Originally published here.
I was getting ready to leave for a trip to Kenya a couple of years ago when a church emailed and asked if Mercy House had any specific needs. I quickly responded and told them I wanted to give Maureen, our Kenyan Director, an iPhone so we could communicate during (almost weekly) power outages. I told them if they would buy one instead, we could use the money for other needed items.
On the church’s Facebook feed a few days later, I saw an appeal that said something like, “We want to support a ministry with a used iPhone. If you have an old one you can donate, please let us know.”
I was given an older iPhone a week later. On the ground in Kenya, I realized it wouldn’t hold a charge for more than 10 minutes. The phone was junk.
So, when I left Kenya, I gave Maureen my used one that worked.
The church contacted me after the trip and asked how Maureen liked her new phone. I told them it was useless and said, “Don’t worry about it. I gave her mine.”
“Oh, we feel badly, please let us replace your phone! We want to buy you a brand new one, an upgrade. You deserve it,” I told them I used my husband’s upgrade and already had a replacement phone. “OK. Instead we would like to write you a $500 check for the inconvenience.”
Give it to Maureen, I said.
And they did.
While the church tried to make it right, I was bothered by the fact they were more than willing to buy me a new phone I didn’t need. I have noticed this mentality permeates the church as a whole: The poor will be happy with our leftovers. They don’t know any better. They live in Africa or Honduras, they don’t need the latest technology or the best brands like we do. They will appreciate anything we give because something is more than nothing.
Why do we give others—often those in service to the poor or the poor themselves—something we wouldn’t keep or give ourselves?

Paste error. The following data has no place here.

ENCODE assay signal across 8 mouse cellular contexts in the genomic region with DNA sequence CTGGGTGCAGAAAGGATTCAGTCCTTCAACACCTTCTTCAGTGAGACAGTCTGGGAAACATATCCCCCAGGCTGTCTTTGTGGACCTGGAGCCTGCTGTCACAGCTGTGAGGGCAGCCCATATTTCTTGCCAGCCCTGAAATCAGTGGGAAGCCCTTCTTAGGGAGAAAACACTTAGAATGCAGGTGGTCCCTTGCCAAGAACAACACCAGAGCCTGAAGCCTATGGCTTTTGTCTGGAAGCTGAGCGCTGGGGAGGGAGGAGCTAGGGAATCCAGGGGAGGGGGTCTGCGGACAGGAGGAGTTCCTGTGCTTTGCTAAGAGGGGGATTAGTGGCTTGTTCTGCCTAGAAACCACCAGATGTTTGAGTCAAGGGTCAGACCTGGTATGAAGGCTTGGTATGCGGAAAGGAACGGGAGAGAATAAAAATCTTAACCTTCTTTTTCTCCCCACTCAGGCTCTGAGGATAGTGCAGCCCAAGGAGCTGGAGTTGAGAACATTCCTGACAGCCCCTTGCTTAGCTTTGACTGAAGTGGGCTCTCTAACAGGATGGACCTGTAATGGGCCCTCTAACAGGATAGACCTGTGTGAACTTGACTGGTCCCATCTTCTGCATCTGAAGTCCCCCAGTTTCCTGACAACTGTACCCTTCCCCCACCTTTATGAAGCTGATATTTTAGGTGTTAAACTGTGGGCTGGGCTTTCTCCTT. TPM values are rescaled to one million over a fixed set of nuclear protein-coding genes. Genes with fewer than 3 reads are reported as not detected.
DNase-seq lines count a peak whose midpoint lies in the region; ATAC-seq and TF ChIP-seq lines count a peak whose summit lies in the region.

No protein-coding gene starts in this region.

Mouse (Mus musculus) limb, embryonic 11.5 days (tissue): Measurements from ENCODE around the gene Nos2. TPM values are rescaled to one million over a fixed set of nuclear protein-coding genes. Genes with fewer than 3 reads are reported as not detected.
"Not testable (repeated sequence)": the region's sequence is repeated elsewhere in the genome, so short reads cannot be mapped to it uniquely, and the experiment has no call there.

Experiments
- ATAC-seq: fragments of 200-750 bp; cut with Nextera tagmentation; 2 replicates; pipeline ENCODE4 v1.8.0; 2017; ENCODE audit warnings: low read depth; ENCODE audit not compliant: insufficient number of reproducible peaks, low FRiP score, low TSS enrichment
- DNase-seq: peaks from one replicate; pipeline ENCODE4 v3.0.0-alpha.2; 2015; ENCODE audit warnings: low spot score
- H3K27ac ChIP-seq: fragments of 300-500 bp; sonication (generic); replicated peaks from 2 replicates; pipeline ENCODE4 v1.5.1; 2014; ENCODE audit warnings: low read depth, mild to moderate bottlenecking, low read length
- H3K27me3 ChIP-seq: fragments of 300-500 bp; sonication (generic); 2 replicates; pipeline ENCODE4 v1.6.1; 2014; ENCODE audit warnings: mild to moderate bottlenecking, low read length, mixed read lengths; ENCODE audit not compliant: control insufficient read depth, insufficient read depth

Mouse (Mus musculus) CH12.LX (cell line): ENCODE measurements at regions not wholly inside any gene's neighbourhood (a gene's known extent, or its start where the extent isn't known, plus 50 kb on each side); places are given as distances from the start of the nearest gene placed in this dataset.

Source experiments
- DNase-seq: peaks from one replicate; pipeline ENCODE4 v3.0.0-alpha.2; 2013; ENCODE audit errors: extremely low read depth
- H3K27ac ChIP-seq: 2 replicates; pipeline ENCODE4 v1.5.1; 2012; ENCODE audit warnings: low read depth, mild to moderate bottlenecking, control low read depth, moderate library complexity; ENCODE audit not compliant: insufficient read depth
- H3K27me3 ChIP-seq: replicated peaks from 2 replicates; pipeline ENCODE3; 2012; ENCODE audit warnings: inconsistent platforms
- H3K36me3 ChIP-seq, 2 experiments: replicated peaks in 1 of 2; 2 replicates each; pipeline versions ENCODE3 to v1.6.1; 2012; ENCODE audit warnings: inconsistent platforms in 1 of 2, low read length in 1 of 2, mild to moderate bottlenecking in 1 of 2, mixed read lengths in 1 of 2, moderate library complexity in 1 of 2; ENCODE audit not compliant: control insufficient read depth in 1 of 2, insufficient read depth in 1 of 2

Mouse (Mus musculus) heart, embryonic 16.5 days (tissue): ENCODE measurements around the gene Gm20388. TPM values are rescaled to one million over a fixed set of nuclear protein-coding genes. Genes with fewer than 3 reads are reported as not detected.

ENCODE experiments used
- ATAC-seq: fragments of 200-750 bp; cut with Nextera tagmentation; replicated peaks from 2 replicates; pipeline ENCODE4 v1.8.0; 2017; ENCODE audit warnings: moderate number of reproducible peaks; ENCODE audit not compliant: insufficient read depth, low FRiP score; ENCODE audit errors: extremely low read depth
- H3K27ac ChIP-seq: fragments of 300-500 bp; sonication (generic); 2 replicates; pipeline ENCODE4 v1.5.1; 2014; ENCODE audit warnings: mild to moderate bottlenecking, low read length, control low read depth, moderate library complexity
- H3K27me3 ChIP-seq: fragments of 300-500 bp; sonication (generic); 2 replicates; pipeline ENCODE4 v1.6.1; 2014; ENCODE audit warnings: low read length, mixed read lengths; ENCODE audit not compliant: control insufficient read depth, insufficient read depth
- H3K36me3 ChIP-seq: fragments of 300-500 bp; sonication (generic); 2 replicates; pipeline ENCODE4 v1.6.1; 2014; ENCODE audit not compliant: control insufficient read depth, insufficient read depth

Somehow collecting clothes for immigrants has become the perfect opportunity to get rid of stuff we don’t want, and gathering baby items for new moms is the perfect excuse to toss out stained and worn clothing we wouldn’t dare use again. I’ve packed suitcases with beautiful donations, but mostly I’ve pilfered through piles of junk donated in the name of Jesus.
It’s time to stop giving our crap to the poor.
There’s nothing wrong with used or second-hand. It’s often my first and favorite choice. Many organizations and ministries depend on used gifts. But if we give used, it should be our best. I’m not saying when we clean out older clothes or toys or things we don’t use any longer and donate them—that this is wrong. I am saying if we give it away, it should be something we would use ourselves.
The poor may not have wealth, but they have dignity. I’ve met people without electricity or running water who swept their dirt floors daily, pressed their clothes neatly, walked miles to work on muddy roads, dodging sewage, and never had a speck of dirt on them. They value their own worth, we should too.
I’ll never forget meeting a woman in Africa who supported her large family by reselling used clothes from America. But when she held up clothes to show me what was for sale—clothes Americans had donated in clothing drives—they were tattered and stained. I was embarrassed.